KABUL (Reuters) – The Taliban launched a series of attacks on security checkpoints in four Afghan provinces early on Thursday, killing 32 members of the security forces and pro-government militias, provincial officials said.
Both sides in Afghanistan’s 17-year war have kept up attacks this winter, with the Taliban inflicting a heavy toll on government forces, and the U.S. military and their government allies killing Taliban field commanders with air strikes.
At the same time, tentative peace efforts have been under with U.S. Special Representative for Afghanistan Reconciliation Zalmay Khalilzad holding three rounds of talks with the Taliban, although the insurgents called off a fourth round this week.
The latest Taliban attacks came in the northern provinces of Kunduz, Baghlan, Takhar, and Badghis in the west.
Ahmad Fahim Qarluq, the chief of the Qala-e-Zal district in Kunduz, said a large number of Taliban attacked security checkpoints in the early hours, killing 10 soldiers and police and wounding 11.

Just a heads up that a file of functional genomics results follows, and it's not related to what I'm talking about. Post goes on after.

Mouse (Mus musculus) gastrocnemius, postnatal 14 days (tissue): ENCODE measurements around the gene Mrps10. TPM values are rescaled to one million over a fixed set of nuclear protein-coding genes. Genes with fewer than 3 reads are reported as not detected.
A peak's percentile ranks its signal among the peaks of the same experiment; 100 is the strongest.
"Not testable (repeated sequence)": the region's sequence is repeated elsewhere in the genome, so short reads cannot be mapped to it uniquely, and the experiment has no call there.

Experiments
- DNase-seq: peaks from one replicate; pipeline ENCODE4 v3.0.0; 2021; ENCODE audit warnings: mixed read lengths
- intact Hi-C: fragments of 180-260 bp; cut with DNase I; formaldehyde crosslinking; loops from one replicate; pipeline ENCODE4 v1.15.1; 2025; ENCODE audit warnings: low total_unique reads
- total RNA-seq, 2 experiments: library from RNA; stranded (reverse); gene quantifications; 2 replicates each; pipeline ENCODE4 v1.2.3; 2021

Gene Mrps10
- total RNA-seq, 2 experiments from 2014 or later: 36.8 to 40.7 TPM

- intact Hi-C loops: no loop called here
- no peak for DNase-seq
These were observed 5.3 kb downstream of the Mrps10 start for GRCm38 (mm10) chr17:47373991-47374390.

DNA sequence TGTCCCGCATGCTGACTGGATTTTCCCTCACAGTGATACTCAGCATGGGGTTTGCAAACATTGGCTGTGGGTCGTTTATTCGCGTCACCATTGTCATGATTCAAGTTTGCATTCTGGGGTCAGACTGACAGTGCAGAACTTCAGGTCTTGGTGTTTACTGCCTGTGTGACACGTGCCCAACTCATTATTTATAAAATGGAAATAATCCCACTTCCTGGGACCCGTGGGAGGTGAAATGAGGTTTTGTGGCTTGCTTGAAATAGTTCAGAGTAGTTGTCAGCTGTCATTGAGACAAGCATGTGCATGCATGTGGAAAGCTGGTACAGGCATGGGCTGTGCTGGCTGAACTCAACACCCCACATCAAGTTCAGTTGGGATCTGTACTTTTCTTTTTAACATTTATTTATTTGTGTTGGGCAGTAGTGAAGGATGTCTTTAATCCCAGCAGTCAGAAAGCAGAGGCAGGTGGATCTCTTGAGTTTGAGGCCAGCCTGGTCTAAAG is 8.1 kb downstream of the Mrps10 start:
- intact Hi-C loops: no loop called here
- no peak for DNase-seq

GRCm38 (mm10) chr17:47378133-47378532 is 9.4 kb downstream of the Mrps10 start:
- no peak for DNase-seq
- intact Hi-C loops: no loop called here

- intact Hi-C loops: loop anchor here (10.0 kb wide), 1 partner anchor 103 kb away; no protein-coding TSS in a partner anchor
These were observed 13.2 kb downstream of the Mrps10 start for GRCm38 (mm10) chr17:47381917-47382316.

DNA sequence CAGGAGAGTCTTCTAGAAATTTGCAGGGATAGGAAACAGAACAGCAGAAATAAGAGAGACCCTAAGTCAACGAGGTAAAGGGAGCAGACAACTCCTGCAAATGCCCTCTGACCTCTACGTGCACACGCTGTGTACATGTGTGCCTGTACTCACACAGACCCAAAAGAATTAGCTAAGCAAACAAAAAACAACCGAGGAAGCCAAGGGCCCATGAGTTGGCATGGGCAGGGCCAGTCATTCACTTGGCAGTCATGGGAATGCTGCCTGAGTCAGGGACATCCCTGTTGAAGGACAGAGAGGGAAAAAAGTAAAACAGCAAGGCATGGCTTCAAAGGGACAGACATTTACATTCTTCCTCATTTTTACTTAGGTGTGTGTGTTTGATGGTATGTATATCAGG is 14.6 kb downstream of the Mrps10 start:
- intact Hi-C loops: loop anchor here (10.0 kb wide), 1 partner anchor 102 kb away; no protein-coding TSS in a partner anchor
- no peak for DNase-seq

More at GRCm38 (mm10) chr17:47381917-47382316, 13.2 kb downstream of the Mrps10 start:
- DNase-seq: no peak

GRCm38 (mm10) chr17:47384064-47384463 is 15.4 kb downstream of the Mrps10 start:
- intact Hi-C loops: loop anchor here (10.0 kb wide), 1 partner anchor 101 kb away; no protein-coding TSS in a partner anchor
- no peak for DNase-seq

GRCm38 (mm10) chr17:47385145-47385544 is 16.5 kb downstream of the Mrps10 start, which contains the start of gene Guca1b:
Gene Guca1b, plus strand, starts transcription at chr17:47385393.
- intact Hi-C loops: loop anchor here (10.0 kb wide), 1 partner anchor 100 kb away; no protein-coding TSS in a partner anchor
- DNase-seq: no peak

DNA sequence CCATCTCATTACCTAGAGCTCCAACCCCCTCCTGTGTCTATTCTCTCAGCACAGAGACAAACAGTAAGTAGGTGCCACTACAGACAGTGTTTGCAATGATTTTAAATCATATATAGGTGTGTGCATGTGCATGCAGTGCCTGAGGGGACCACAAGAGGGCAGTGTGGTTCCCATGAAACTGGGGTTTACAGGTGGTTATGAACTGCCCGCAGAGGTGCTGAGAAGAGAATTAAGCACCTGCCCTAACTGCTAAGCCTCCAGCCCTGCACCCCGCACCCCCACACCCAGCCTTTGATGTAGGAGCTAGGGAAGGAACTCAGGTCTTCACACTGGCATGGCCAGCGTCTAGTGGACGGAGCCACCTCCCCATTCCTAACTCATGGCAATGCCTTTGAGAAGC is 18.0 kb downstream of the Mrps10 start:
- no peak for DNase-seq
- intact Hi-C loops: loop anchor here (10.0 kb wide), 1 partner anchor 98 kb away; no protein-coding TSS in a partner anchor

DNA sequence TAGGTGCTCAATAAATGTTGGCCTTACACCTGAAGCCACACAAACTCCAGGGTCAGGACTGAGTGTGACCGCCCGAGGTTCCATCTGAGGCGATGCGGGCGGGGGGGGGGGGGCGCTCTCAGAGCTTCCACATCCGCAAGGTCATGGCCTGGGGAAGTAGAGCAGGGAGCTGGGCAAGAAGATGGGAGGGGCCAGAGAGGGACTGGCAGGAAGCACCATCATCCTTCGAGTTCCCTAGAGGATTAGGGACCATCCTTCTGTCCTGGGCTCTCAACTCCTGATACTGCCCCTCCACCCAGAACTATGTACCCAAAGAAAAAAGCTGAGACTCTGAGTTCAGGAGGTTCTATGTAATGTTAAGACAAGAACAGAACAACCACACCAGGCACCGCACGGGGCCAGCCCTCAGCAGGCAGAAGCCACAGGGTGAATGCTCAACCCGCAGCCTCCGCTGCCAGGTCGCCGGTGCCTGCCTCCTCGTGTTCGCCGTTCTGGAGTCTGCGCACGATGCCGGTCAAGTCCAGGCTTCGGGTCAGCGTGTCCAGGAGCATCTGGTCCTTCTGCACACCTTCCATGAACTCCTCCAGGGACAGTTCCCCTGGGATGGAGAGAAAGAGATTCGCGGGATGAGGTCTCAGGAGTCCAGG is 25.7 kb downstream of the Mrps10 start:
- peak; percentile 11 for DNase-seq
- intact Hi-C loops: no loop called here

Qarluq said 25 Taliban fighters were killed.
In neighbouring Baghlan and Takhar provinces, the Taliban killed 16 members of pro-government militias in attacks on outposts, officials said.
They also said the Taliban suffered heavy casualties.
To the west, in Badghis province, Jamshid Shahabi, spokesman for the governor, said six members of the security forces were killed and 10 wounded in clashes.
Zabihullah Mujahid, a Taliban spokesman, claimed responsibility for the attacks, and said in statement that the militants had killed dozens of members of the security forces and captured a large number of weapon and ammunition.
(Reporting by Abdul Qadir Sediqi in Kabul, Sardar Razmal in Kudnuz, Jalil Rezayee and Storay Karimi in Heart; Writing by Abdul Qadir Sediqi; Editing by Robert Birsel)